Fifteen years ago, Berlin enacted a sort of “gay marriage lite”: the eingetragene Lebenspartnerschaft offered same-sex couples many of the same rights and privileges married couples enjoyed. But under Chancellor Angela Merkel, further improvements have been in short supply, and other countries have left Germany behind.
On a sunny day in 2001 I was in the town hall of Berlin’s Schöneberg district to see Germany’s first gay couple say “I do.” The two men in their late 50s wore matching cream suits and clutched each other, along with a heart-shaped cushion on which their rings rested.
Theirs was the first same-sex registered partnership in the country, taking advantage of a law passed by Gerhard Schröder’s Social Democrat-Green coalition. Though it wasn’t full marriage, it was a big step that gave same-sex couples many of the same rights and privileges.
Despite the worst predictions of right-wing conservatives, social order didn’t collapse that day as the happy couple headed for lunch with friends in a nearby restaurant. That day it seemed to me that Germany was light years ahead of my native Ireland on things like gay rights.
But times change. Last year Irish voters backed a constitutional amendment opening marriage to all adults, regardless of sex. In the 12 months since, around one or two same-sex couples a week have gotten hitched, and – guess what? – social order hasn’t broken down.
For those who remember good Catholic Ireland, it’s an extraordinary shift. For me, however, it is just as extraordinary to think that my homeland has now left Germany in its dust.
A decade of Angela Merkel and two grand coalitions may have been good for German stability, but they’ve been bad for the country’s progressive reputation. That much was painfully clear earlier this month when Germany’s anti-discrimination authority presented a report on the notorious paragraph 175 of Germany’s criminal code, which originated in 1872 and forbade homosexual acts among men. It was tightened up further by the Nazis in 1935, increasing prison sentences to up to ten years.
Remarkably, post-war Germany, both East and West, carried over that Nazi-era law into their own statute books, resulting in an estimated 140,000 convictions in total. Men convicted of illegal homosexual acts often lost their jobs and homes. Many took their own lives. East Germany abolished its version of the law in 1968, West Germany watered it down in 1969 but only abolished it completely in 1994. Since then the Bundestag has negated all paragraph 175 convictions from the Nazi era, but not the post-war convictions.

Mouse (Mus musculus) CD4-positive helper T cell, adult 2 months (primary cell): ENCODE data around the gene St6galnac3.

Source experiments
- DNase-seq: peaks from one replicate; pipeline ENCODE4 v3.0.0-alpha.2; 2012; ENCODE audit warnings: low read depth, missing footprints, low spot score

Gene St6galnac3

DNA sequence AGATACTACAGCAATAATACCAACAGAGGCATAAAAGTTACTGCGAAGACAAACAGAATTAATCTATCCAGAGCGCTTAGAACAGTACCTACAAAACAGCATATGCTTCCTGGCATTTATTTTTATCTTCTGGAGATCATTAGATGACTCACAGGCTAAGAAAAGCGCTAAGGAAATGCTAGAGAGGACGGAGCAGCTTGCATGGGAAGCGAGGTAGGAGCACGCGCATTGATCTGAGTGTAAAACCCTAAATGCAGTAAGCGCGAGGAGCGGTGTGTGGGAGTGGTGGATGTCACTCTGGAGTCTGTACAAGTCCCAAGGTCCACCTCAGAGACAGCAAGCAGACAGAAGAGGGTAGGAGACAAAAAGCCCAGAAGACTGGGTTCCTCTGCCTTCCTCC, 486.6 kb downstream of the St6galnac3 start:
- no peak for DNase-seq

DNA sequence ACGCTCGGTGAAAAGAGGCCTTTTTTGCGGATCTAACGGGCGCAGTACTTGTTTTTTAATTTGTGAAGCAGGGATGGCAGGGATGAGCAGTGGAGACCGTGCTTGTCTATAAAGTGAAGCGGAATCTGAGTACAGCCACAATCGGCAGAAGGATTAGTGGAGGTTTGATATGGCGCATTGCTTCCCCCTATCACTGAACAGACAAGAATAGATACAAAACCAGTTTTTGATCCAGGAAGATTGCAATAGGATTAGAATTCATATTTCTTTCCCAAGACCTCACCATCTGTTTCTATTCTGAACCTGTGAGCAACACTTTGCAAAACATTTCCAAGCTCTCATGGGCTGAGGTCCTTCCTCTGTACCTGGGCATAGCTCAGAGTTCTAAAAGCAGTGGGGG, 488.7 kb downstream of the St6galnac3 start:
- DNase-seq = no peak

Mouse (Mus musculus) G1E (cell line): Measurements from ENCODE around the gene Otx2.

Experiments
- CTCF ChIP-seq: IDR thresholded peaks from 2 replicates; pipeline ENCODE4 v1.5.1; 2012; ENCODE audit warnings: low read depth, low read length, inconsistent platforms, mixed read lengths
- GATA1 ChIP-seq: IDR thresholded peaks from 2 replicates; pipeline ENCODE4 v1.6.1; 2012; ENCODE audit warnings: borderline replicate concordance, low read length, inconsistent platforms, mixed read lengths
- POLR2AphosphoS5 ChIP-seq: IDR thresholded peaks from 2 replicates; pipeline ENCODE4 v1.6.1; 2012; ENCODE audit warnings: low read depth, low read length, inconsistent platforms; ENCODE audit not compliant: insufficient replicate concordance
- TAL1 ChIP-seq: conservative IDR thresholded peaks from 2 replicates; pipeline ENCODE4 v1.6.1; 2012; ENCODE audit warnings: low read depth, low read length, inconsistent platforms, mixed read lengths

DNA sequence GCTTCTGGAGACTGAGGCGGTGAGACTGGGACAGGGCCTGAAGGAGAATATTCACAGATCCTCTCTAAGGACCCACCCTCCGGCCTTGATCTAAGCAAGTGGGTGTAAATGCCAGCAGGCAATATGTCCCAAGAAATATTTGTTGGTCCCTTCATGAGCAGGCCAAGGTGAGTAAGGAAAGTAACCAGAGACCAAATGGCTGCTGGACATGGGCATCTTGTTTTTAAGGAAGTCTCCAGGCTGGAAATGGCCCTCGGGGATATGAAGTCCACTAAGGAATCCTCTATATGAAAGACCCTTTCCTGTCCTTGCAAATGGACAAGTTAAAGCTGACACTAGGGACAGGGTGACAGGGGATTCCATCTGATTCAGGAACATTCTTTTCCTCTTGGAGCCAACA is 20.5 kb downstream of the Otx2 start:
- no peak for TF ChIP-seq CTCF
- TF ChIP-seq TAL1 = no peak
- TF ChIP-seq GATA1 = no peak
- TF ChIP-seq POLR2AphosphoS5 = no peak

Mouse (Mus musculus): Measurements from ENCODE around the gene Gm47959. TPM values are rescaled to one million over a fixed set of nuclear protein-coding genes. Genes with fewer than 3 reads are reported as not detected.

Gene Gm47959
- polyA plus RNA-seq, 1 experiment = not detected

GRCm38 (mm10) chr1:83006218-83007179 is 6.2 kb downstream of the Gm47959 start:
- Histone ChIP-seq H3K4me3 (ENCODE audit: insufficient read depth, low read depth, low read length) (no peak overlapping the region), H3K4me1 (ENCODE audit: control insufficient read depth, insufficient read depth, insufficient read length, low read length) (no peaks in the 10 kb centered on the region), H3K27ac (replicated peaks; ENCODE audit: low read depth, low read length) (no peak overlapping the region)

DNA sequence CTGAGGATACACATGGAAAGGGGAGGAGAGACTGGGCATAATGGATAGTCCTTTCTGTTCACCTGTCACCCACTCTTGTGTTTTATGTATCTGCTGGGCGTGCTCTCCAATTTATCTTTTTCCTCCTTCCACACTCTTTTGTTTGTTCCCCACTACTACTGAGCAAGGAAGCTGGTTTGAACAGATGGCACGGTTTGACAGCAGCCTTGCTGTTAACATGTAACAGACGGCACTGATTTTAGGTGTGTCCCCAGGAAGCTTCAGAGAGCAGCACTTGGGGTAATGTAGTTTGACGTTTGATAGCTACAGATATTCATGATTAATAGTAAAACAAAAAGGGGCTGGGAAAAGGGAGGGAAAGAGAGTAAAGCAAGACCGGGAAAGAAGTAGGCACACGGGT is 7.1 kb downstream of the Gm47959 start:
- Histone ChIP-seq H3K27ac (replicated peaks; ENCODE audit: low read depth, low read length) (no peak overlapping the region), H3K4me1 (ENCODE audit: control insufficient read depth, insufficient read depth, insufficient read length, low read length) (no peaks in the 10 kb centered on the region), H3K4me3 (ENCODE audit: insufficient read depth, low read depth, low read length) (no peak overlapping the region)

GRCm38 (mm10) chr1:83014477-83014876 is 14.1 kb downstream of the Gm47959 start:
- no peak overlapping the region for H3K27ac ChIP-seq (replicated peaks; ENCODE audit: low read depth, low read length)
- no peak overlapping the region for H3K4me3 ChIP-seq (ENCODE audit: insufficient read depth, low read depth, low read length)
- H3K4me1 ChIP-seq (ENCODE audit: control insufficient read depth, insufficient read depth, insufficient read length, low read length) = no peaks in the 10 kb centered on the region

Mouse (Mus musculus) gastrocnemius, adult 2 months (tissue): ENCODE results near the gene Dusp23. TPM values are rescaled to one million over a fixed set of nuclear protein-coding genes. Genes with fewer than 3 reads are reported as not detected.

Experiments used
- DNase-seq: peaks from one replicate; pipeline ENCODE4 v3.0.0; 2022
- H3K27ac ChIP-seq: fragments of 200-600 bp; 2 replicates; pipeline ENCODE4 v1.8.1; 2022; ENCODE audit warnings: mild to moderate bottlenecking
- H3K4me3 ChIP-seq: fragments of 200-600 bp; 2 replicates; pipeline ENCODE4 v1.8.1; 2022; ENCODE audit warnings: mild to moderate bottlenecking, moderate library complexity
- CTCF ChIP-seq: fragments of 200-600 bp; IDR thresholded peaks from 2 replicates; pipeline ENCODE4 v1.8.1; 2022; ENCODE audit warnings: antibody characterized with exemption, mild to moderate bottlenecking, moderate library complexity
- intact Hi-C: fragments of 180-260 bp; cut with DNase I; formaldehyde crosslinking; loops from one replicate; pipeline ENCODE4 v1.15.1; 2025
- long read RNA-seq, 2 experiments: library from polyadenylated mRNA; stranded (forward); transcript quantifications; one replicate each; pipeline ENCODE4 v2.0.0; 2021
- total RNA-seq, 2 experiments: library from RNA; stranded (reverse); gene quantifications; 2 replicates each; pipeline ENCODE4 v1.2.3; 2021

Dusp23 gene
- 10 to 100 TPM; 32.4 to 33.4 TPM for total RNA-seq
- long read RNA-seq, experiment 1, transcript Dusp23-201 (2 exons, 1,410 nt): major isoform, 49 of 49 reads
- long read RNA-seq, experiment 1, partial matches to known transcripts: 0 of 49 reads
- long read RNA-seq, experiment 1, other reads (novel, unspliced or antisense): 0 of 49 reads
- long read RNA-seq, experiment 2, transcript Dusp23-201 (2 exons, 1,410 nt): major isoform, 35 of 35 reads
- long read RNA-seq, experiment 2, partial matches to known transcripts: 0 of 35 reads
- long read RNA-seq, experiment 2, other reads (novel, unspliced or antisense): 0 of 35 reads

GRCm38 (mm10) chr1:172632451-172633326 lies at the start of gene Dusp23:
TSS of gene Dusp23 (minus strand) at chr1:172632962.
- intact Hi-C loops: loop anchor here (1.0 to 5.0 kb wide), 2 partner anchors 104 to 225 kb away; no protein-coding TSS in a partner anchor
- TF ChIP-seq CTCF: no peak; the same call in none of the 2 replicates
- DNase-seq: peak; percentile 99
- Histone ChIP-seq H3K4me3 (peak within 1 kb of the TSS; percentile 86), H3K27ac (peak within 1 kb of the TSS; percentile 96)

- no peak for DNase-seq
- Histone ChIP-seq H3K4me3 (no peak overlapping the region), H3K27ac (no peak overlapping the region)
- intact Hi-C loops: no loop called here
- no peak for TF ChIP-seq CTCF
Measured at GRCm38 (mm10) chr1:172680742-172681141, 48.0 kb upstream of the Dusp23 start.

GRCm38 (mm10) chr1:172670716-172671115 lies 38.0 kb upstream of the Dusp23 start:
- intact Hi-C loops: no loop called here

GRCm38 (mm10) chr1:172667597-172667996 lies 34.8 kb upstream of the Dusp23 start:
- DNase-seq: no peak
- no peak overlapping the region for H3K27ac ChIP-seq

For Christine Lüders, head of Germany’s anti-discrimination authority, this is an intolerable state of affairs. The paragraph 175 convictions, she said, impinge on “the core of human dignity” of those affected and should be annulled. Germany’s federal justice minister, Heiko Maas, was quick to agree, saying these old judgments “have violated in a deep way the core of every convicted person.”
Which is lovely to hear, but begs the question: why hasn’t Berlin acted before now?
Maas’ foot-dragging fits a depressing pattern in Germany. There have been improvements to the gay civil unions bill of 2001 – but only after the German government fought, and lost, in court. Berlin agreed to improved adoption and fostering rights after a couple sued, though still refuses to offer adoption equality for gay couples. Similarly, Germany extended to gay couples tax privileges previously reserved for married couples – but only when forced to do so after Germany’s highest court found previous distinctions were unconstitutional.
According to a ranking by the International Lesbian, Gay, Bisexual, Trans and Intersex Association, a lobbying group, Germany now ranks 16th in Europe on gay rights – not because things have gotten worse for gay people, but because so many other countries have moved on ahead.
Ask German Social Democrats about their foot-dragging on gay rights and they point to their Christian Democratic Union (CDU) coalition partner. Ask CDU leader Angela Merkel and she says she has no political majority in her party to push for marriage equality. It’s not clear, though, what majority she means: A recent YouGov poll showed that two thirds of Germans backed marriage equality, including 61 percent of CDU voters.
On gay rights, Angela Merkel is as out of step with her voter base as Germany is with the rest of Europe – a sad state of affairs for the country that, a century ago, gave the world the modern gay rights movement.